Newcourt Credit Group Inc.'s stock has rebounded from worries that the company's sale to CIT Group is in jeopardy. Can its bonds follow suit?

The markets have seen CIT's $4.1 billion deal as in jeopardy ever since May 5, when Newcourt, a Toronto-based equipment financer, reported below- average earnings.

Yet the stock bounced back to $16.625 at the close of markets Friday, from a low of $16 Wednesday, spurring some optimism that the bonds could rally as well.

"That gives a little bit more confidence that some sort of deal is in the offing," said Ann Maysek, an analyst for Bear, Stearns & Co.

Bids on Newcourt bonds maturing in 2005 leaped as much as 150 basis points over U.S. Treasuries on Friday, according to some traders and analysts. The movement has also been nudged along by recent widening of all corporate bonds.

Newcourt has about $10 billion in medium-term and term-debt notes outstanding.

The new trading level is nothing like the 200 to 300 range in which the bonds were trading at last fall. Still, the spreads were much wider Friday than before the May 5 news, when some of the company's bonds were trading at less than 100 points over Treasuries.

The wider spreads have led to some bullishness among bond analysts, buoyed by optimism that the deal will go through as is or can be revised by a tinkering of the stock exchange ratio.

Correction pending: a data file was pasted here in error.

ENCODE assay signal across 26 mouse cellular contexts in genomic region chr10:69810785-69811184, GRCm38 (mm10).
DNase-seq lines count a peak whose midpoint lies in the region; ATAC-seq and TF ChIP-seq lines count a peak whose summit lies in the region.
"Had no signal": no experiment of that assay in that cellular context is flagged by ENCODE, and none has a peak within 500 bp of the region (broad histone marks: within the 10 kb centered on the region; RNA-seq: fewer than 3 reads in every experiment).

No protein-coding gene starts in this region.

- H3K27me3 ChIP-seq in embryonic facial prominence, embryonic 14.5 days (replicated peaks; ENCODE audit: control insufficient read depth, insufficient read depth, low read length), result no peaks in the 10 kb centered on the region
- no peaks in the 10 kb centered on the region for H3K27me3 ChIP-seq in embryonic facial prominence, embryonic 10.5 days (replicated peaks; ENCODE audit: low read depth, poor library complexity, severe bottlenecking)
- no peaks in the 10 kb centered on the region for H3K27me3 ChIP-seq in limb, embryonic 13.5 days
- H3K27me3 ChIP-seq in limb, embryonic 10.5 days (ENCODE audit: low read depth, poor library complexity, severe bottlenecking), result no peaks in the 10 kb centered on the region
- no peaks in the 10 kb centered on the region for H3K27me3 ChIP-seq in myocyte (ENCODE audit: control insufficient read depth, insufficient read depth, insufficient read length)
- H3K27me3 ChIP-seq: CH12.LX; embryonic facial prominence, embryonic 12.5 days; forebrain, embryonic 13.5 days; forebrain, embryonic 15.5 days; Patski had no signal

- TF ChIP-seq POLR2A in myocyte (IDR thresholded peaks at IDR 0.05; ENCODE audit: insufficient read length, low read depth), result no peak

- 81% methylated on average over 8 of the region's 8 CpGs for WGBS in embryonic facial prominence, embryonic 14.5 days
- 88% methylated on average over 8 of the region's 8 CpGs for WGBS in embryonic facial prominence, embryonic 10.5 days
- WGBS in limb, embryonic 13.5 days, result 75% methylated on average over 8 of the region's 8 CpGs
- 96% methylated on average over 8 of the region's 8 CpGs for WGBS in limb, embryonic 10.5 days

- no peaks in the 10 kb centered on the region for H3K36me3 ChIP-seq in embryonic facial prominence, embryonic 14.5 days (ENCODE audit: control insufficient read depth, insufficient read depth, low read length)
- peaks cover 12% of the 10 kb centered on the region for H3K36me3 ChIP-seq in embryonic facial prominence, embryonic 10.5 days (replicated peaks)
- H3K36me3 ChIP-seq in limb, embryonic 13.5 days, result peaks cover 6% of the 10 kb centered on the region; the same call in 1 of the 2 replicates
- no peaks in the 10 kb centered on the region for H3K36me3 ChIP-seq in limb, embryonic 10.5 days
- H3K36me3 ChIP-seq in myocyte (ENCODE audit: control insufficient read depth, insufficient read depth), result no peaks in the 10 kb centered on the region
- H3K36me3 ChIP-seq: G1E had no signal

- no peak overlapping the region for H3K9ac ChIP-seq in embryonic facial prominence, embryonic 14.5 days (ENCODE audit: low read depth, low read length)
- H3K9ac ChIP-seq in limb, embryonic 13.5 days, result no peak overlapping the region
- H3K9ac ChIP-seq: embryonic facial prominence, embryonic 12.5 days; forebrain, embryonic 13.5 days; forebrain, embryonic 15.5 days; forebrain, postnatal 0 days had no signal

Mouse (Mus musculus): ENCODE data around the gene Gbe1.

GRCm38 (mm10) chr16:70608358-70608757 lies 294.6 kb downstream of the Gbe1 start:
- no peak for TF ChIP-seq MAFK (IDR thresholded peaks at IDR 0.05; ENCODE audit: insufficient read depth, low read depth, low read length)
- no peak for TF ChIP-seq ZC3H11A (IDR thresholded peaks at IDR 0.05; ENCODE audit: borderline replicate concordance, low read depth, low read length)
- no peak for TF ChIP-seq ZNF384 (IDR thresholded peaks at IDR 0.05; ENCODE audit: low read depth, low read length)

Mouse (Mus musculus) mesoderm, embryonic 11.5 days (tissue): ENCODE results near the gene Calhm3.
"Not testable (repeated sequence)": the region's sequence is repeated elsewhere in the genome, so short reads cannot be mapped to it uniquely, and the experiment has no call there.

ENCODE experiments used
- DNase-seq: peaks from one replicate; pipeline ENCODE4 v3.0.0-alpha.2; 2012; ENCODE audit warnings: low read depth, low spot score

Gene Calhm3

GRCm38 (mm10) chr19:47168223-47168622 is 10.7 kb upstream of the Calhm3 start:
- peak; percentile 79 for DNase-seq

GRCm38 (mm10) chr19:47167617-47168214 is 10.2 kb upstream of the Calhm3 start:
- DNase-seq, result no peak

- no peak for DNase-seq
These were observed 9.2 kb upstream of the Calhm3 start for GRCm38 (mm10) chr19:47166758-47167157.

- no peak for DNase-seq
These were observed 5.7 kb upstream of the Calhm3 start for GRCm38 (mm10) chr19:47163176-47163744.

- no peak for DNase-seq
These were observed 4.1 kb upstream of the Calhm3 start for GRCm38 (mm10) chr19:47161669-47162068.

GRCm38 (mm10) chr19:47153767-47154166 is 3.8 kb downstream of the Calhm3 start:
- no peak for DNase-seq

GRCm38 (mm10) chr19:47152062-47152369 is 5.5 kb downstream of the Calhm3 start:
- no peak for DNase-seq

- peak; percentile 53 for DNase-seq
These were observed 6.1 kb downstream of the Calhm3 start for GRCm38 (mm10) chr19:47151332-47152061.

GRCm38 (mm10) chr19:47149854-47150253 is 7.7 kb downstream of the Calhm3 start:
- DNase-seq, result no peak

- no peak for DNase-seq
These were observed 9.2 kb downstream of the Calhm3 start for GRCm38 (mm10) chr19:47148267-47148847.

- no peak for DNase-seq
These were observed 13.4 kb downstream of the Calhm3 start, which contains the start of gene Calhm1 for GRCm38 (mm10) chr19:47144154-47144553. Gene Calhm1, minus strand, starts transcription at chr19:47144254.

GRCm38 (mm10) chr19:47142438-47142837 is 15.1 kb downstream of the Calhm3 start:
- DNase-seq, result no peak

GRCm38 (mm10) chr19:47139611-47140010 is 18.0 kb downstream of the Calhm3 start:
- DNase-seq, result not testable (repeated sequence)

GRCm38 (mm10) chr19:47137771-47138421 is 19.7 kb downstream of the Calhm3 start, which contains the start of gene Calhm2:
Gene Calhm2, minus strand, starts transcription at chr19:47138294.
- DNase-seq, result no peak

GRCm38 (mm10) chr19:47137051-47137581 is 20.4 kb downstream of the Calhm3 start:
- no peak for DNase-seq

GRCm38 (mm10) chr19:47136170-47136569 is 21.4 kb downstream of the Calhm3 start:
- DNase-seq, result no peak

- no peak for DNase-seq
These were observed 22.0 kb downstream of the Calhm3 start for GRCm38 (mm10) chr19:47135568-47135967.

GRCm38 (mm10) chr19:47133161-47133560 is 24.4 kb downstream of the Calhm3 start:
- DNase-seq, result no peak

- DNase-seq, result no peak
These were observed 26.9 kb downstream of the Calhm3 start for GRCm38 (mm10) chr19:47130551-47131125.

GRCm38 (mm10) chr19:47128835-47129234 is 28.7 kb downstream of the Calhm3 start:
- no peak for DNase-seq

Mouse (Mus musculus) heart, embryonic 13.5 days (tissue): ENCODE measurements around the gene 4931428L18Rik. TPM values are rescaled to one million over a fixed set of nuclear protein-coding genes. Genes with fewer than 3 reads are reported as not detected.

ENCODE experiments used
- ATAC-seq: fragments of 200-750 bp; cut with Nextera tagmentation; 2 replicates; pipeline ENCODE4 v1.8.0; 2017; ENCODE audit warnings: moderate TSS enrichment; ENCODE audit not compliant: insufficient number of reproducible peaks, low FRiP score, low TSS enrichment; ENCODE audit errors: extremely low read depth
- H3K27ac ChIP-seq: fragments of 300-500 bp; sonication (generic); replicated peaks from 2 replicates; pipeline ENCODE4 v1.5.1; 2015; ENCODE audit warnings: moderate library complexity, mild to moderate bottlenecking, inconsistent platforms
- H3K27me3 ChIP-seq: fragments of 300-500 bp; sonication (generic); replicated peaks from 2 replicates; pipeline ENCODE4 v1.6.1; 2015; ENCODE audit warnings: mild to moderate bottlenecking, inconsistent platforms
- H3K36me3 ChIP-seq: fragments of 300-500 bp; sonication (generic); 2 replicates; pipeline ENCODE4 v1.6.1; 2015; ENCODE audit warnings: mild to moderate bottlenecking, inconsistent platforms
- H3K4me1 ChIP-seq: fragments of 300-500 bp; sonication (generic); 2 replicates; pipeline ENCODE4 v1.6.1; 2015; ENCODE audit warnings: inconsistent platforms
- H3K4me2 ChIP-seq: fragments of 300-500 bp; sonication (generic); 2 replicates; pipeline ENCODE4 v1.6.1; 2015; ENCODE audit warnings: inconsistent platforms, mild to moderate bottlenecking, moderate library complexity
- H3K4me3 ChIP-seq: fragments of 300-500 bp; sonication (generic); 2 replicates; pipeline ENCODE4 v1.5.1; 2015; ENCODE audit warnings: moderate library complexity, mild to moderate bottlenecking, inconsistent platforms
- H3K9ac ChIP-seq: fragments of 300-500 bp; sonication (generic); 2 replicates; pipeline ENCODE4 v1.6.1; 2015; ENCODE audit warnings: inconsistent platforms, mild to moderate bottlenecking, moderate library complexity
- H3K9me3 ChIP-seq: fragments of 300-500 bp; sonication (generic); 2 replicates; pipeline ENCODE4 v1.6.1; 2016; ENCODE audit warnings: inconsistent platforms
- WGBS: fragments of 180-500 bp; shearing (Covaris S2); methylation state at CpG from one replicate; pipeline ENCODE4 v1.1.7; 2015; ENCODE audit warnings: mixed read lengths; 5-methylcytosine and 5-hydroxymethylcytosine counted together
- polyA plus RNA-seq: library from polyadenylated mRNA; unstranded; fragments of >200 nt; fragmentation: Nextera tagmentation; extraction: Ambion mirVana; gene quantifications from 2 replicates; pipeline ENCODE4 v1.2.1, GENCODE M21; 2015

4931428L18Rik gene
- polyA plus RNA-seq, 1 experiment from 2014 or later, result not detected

"We cannot envision what additional negative news might cause the market to further punish Newcourt's debt securities," Ms. Maysek said.

Making matters challenging for Newcourt is a provision canceling the deal if Newcourt's earnings fail to meet 75% of equity analysts' average estimates for the first and second quarters.

Still, Ms. Maysek said she remains confident that Newcourt can make up the gap in future quarters by ramping up its lending and booking securitization gains.

Newcourt can be expected to pull out all the stops to consummate the deal, observers said. A failed acquisition-after due diligence conducted by CIT, which is based in Livingston, N.J.-would only validate concerns of spooked investors.

"The cards are definitely in CIT's hands on whether the deal gets done or not," said Mark Girolamo, a bond analyst for Deutsche Bank Securities in New York. "The issue is if the deal were not to go through, there is more widening (of bond spreads) to come. How much is hard to say."

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